Wouldn’t it be great if we could just snap our fingers and all that we don’t like about other people would suddenly change? But while you are snapping your fingers at them, other people are snapping theirs trying to change you!

There’s good news though—if you understand what motivates people to change, you can have a positive influence on other people and be a catalyst for change.

Maybe you have tried to get others to change by being demanding and authoritarian, hoping people will change by brute force. This approach – the way of the Persecutor in the Dreaded Drama Triangle (DDT)™ – may achieve short term results, but long term sustainable behavior change will most likely not occur.

Another idea is that people will change if they suffer enough. Over the years, Donna was sure her teenage son’s grades were going to improve if he was scared enough about not getting into the college of his choice. That strategy did not work well either (although he’s now doing great as a young adult).

Researchers who study why people stop smoking were sure they would stop smoking if people knew the gruesome health facts.  That didn’t work either.

Long term change simply does not occur if suffering is the motivation to change.   People do not change because of pain and suffering.

Change occurs when people connect with an intrinsic value—something they deeply care about. When they get in touch with what matters most to them, they will invest in personal change efforts. This is the way of a Creator!

Here’s the challenge: many people are very practiced at knowing what they don’t want. Few people are really clear about what they do want. When you support them in focusing on what they do want, it evokes their deep passion and connects them with their cherished vision.

Here are a few suggestions that support a person who is considering – or is challenged to make – a change in their behavior:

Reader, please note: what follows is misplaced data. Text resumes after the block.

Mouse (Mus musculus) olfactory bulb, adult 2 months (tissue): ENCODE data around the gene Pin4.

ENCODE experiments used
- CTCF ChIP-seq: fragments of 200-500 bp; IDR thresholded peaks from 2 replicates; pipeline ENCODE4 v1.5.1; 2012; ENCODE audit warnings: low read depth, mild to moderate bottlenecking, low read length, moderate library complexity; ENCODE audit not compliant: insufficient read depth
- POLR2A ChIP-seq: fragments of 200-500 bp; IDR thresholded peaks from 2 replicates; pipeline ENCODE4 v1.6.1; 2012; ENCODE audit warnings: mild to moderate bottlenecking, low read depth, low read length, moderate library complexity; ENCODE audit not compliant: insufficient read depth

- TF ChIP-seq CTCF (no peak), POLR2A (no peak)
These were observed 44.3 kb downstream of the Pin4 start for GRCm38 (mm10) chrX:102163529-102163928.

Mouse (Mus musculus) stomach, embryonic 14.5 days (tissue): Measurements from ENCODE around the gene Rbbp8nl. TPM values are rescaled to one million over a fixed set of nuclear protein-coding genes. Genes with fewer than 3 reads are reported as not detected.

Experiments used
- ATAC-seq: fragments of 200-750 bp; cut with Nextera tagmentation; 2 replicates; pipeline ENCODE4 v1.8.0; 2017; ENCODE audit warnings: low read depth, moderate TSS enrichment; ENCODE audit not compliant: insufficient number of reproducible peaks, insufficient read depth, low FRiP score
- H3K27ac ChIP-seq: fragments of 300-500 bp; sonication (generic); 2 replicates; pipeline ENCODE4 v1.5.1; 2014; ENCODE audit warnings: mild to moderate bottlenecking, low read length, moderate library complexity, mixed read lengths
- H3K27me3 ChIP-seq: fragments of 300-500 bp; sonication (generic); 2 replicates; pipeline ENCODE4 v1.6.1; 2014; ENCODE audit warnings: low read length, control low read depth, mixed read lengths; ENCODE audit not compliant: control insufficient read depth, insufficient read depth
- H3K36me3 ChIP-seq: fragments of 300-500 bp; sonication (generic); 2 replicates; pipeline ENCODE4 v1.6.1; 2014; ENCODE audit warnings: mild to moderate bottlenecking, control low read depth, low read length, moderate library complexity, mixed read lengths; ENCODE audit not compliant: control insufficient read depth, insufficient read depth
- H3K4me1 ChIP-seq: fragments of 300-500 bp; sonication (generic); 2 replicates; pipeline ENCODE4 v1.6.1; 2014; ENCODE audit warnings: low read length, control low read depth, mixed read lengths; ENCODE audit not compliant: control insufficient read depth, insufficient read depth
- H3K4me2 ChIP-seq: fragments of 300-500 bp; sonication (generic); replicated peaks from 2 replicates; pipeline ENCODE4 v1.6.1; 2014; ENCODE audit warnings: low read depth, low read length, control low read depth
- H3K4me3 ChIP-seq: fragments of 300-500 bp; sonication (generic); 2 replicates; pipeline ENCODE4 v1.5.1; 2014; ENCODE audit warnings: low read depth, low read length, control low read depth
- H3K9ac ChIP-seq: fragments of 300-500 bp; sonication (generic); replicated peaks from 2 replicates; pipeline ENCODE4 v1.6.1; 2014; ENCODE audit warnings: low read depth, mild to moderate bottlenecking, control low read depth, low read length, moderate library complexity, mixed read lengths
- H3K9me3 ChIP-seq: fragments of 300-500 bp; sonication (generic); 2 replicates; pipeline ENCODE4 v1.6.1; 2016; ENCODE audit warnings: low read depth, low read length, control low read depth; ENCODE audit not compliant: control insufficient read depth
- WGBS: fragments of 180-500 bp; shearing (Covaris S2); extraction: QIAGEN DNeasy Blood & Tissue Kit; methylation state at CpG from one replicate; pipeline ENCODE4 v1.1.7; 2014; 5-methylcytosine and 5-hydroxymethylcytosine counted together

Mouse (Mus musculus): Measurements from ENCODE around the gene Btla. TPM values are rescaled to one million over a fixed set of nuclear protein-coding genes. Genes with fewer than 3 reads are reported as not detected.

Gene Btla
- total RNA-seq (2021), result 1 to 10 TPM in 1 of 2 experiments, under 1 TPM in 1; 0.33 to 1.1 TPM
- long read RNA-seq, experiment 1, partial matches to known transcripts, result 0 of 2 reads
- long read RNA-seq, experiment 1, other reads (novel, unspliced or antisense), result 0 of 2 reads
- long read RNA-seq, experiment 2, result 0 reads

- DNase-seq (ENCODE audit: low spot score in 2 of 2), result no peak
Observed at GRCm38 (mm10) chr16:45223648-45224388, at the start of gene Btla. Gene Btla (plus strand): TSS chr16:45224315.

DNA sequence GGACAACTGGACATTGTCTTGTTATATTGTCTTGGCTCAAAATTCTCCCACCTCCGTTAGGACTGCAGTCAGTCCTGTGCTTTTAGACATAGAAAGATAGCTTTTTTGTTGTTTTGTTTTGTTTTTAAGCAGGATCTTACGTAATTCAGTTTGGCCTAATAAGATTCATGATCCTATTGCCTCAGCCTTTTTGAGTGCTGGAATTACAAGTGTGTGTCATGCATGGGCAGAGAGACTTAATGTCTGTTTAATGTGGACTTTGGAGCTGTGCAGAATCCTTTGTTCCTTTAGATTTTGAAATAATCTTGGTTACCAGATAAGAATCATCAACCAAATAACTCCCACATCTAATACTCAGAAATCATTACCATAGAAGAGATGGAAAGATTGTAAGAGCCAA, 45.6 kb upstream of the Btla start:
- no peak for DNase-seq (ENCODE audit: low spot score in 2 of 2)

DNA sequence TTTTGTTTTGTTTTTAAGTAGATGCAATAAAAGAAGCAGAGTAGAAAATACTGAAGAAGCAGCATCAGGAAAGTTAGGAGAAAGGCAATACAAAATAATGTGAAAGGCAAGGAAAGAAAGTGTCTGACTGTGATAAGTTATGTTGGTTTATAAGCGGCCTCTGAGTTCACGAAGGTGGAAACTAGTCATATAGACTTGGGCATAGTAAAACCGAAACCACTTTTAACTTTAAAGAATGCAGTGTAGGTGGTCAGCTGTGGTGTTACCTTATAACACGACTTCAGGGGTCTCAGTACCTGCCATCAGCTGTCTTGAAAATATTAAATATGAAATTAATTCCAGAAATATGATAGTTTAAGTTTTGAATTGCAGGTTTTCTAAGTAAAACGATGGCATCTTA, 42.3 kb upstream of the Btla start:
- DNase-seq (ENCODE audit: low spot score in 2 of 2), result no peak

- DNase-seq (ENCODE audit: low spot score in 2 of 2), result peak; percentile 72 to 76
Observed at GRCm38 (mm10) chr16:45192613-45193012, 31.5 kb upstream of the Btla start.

• Help others see that change is a natural phenomenon (just observe nature and how change is always occurring). Learning to be comfortable with change, in general, will assist someone who is resisting personal change.
  • Empathetic relationships are more effective in supporting change than judging and disapproval. In TED* (*The Empowerment Dynamic)™, a conscious and constructive Challenger acknowledges that change is uncomfortable.
  • People who have a support system that believes in them and inspires them to change are more likely to succeed. You can lend that support as a Co-Creator, a Coach or a Challenger.
  • What people think about the change process is important.   This is a strong predictor of successful change. Therefore it is important to monitor your own thoughts and words and genuinely believe the change effort of the other will be successful.
  • Ask yourself, “What’s in it for them?” Reflect upon what is motivating them and what they will gain from the change effort. This must be based upon what they really care about, not what you have told them they should care about.

Humiliation, shame, guilt and suffering are not the prime motivators of sustainable change…..period. To support and encourage change in others, consider what inspires them, what is their cherished vision and what they most hold dear.

When you help evoke that awareness, a desire to grow and change will naturally follow.